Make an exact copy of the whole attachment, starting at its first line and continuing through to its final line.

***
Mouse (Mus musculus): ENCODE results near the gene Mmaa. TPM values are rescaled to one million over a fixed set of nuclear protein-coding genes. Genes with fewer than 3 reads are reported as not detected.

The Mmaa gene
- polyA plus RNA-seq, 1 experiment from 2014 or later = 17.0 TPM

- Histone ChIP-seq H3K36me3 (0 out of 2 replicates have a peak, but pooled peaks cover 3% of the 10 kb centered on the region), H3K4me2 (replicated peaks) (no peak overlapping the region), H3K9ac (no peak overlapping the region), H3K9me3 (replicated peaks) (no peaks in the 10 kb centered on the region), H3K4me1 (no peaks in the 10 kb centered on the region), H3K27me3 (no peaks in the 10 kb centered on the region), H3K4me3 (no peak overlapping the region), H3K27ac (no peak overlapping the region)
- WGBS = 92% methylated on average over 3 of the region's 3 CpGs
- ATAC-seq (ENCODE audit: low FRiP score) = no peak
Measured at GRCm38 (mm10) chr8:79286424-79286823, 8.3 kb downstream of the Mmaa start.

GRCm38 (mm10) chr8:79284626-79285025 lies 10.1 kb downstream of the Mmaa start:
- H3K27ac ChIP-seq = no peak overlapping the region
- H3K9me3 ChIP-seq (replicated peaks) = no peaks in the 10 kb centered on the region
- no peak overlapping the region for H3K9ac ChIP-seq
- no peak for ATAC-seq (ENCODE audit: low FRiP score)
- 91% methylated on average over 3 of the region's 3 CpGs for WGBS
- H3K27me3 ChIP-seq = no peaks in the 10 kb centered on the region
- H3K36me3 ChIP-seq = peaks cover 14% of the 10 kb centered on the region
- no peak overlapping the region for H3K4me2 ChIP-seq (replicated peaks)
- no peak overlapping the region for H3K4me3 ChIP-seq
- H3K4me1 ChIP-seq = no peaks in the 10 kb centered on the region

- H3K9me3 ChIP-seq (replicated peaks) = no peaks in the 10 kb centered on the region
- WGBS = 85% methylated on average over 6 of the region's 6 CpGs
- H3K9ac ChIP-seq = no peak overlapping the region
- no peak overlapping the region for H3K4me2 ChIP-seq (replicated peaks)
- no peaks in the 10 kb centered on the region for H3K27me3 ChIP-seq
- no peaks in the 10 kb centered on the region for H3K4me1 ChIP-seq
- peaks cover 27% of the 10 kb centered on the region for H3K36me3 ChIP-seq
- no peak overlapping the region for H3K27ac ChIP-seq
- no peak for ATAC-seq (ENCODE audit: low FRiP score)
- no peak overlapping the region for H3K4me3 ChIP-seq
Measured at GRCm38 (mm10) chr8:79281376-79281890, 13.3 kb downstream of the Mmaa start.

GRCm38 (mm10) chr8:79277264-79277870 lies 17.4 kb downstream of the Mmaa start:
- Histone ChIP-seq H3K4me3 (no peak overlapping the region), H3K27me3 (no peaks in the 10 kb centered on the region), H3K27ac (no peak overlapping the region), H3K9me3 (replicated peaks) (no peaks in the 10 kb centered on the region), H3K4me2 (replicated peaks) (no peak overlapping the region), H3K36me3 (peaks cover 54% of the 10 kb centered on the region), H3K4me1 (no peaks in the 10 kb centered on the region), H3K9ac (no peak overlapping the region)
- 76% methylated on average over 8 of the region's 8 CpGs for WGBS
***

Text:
Mouse (Mus musculus): ENCODE results near the gene Mmaa. TPM values are rescaled to one million over a fixed set of nuclear protein-coding genes. Genes with fewer than 3 reads are reported as not detected.

The Mmaa gene
- polyA plus RNA-seq, 1 experiment from 2014 or later = 17.0 TPM

- Histone ChIP-seq H3K36me3 (0 out of 2 replicates have a peak, but pooled peaks cover 3% of the 10 kb centered on the region), H3K4me2 (replicated peaks) (no peak overlapping the region), H3K9ac (no peak overlapping the region), H3K9me3 (replicated peaks) (no peaks in the 10 kb centered on the region), H3K4me1 (no peaks in the 10 kb centered on the region), H3K27me3 (no peaks in the 10 kb centered on the region), H3K4me3 (no peak overlapping the region), H3K27ac (no peak overlapping the region)
- WGBS = 92% methylated on average over 3 of the region's 3 CpGs
- ATAC-seq (ENCODE audit: low FRiP score) = no peak
Measured at GRCm38 (mm10) chr8:79286424-79286823, 8.3 kb downstream of the Mmaa start.

GRCm38 (mm10) chr8:79284626-79285025 lies 10.1 kb downstream of the Mmaa start:
- H3K27ac ChIP-seq = no peak overlapping the region
- H3K9me3 ChIP-seq (replicated peaks) = no peaks in the 10 kb centered on the region
- no peak overlapping the region for H3K9ac ChIP-seq
- no peak for ATAC-seq (ENCODE audit: low FRiP score)
- 91% methylated on average over 3 of the region's 3 CpGs for WGBS
- H3K27me3 ChIP-seq = no peaks in the 10 kb centered on the region
- H3K36me3 ChIP-seq = peaks cover 14% of the 10 kb centered on the region
- no peak overlapping the region for H3K4me2 ChIP-seq (replicated peaks)
- no peak overlapping the region for H3K4me3 ChIP-seq
- H3K4me1 ChIP-seq = no peaks in the 10 kb centered on the region

- H3K9me3 ChIP-seq (replicated peaks) = no peaks in the 10 kb centered on the region
- WGBS = 85% methylated on average over 6 of the region's 6 CpGs
- H3K9ac ChIP-seq = no peak overlapping the region
- no peak overlapping the region for H3K4me2 ChIP-seq (replicated peaks)
- no peaks in the 10 kb centered on the region for H3K27me3 ChIP-seq
- no peaks in the 10 kb centered on the region for H3K4me1 ChIP-seq
- peaks cover 27% of the 10 kb centered on the region for H3K36me3 ChIP-seq
- no peak overlapping the region for H3K27ac ChIP-seq
- no peak for ATAC-seq (ENCODE audit: low FRiP score)
- no peak overlapping the region for H3K4me3 ChIP-seq
Measured at GRCm38 (mm10) chr8:79281376-79281890, 13.3 kb downstream of the Mmaa start.

GRCm38 (mm10) chr8:79277264-79277870 lies 17.4 kb downstream of the Mmaa start:
- Histone ChIP-seq H3K4me3 (no peak overlapping the region), H3K27me3 (no peaks in the 10 kb centered on the region), H3K27ac (no peak overlapping the region), H3K9me3 (replicated peaks) (no peaks in the 10 kb centered on the region), H3K4me2 (replicated peaks) (no peak overlapping the region), H3K36me3 (peaks cover 54% of the 10 kb centered on the region), H3K4me1 (no peaks in the 10 kb centered on the region), H3K9ac (no peak overlapping the region)
- 76% methylated on average over 8 of the region's 8 CpGs for WGBS